In the wake of only the second Vanquisher loss in New Eden history, INN decided to investigate the disturbing growing trend of supercapital ships traveling through normal jumpgates, instead of using the standard cynosural field jump mechanics specifically designed for traveling in capital and supercapital vessels.
RED GUARD’s Rekrab Sivart lost the 346 Billion ISK vessel to a determined hunt-and-bait effort led by Siberian Squads, which spent much of the last two months hunting, stalking, and plotting to kill the new titan after spotting it on undock, and finally succeeded in baiting the Vanquisher and an Erebus by working with a friendly GOTG Rorqual in transit, tackling the titan on a gate, and dispatching the massive ship before sufficient backup could arrive to intervene.
In addition to RED GUARD’s Vanquisher, late last month we also reported on the loss of Sort Dragon’s Avatar and another GOTG Titan on a regional gate in Venal. In that case, a pair of Imperium fleets caught GOTG off-guard during a transit operation and killed Sort Dragon’s Avatar, along with an Erebus, an Aeon, and an assortment of smaller capital ships worth nearly 240 Billion ISK in all.
Clearly this trend of traveling via stargates in supercaps can be hazardous to capsuleers’ health – not to mention their wallets, but it seems to be happening more and more often. There have been other reports of encountering similarly risky behavior with increasing frequency in TEST and XiX space as well.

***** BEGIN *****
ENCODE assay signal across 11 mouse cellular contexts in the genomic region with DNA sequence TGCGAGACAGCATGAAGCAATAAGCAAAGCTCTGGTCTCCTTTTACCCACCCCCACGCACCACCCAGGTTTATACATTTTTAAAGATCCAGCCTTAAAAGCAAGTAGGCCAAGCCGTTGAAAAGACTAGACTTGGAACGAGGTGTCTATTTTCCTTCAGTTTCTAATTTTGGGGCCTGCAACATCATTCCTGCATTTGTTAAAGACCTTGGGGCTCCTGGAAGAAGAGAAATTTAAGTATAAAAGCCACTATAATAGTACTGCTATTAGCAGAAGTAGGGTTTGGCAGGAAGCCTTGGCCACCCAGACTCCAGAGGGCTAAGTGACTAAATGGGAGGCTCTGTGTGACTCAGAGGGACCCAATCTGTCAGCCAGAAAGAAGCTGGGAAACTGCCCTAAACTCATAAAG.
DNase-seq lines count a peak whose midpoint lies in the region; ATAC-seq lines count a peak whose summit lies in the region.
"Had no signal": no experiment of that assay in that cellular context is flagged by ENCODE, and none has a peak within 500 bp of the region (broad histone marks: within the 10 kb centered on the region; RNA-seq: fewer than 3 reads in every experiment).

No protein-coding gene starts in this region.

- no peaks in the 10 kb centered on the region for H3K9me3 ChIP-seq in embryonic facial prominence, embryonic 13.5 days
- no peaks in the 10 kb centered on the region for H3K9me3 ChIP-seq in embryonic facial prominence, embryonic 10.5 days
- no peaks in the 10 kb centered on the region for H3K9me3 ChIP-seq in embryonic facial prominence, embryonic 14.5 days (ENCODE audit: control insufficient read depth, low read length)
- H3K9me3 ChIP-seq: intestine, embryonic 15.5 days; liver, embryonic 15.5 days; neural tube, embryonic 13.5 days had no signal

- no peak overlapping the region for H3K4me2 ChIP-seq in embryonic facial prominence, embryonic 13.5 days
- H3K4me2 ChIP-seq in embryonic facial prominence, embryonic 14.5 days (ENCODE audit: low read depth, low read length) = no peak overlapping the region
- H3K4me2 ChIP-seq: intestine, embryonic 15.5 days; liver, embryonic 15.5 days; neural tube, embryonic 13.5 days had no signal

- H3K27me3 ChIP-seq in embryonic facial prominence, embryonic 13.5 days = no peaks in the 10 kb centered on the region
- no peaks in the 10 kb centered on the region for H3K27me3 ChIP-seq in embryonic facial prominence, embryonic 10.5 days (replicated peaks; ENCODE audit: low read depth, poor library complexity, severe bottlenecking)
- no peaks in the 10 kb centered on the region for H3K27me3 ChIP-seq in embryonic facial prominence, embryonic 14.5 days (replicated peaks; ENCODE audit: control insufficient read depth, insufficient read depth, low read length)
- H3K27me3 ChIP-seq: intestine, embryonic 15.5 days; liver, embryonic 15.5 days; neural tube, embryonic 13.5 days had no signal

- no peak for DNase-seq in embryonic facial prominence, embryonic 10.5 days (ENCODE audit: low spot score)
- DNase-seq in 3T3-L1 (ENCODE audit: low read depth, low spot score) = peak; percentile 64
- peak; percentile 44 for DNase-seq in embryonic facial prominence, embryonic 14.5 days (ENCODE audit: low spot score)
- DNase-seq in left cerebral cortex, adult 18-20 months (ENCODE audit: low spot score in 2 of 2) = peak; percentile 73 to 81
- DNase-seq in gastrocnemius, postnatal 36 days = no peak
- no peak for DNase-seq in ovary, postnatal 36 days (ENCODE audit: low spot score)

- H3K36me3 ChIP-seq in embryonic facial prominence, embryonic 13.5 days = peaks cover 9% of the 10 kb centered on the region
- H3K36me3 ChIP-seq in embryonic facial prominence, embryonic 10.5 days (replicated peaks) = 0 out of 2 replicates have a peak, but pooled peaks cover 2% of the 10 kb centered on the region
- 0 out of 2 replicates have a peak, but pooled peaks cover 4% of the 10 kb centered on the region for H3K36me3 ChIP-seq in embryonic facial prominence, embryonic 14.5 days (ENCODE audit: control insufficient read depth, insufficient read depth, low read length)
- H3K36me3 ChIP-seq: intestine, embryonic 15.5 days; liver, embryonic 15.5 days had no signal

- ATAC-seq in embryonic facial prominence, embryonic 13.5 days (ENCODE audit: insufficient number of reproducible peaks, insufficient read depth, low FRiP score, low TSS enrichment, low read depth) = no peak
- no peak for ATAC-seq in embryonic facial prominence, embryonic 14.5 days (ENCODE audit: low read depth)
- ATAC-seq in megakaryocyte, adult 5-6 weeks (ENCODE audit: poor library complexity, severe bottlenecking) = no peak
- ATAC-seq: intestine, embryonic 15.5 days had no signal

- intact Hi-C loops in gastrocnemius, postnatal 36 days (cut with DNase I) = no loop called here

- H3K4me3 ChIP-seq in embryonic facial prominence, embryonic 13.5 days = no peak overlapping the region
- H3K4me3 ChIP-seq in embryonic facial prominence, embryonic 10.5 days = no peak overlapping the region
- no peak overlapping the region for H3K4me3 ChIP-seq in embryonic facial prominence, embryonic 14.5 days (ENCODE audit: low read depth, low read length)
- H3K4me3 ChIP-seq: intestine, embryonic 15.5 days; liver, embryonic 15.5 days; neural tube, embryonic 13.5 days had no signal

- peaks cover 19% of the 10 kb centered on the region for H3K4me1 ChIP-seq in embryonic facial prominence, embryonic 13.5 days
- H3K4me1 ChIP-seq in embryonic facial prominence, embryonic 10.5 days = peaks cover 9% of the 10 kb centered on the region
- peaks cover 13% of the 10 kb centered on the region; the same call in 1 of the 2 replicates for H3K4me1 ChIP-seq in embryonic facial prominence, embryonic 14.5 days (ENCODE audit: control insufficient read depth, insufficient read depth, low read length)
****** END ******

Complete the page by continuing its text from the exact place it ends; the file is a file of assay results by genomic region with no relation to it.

INN asked several capital and supercap pilots why any capsuleer would casually risk such expensive equipment. Pandemic Horde capital pilot Vulxanis Viceroy made it clear that he, for one, would not. “The only reason I’ve ever done it is during a deployment with multiple other caps. We’re all very careful to stick together and we usually have subcaps either with us, standing by, or on their way.”
As to why others might make a different decision, Viceroy said, “Sometimes range isn’t as cooperative as they might want it to be, or they might not have infrastructure available.” “Each capital can only go so far when they use a cyno to jump, [so] they could be deployed and impatient without any cynos nearby.”
“Or they’re stupid,” he added, “any smart capital pilot will have alts with cynos.”
Viceroy also highlighted CCP’s recent changes to jump mechanics and noted that “now the worst [jump fatigue] you can get is blue for five hours, and red for 30 minutes. So you really don’t have much of an excuse now other than ‘let’s see what happens.'”
“If you can’t wait 30 minutes between jumps with a cloak or docked up you’ve got issues and have either not thought this through or are trying to escape someone. If you’ve got a character with a heavy timer you dock them up.”
“Personally I’m hyper paranoid and feel extremely naked when gating caps,” Viceroy concluded.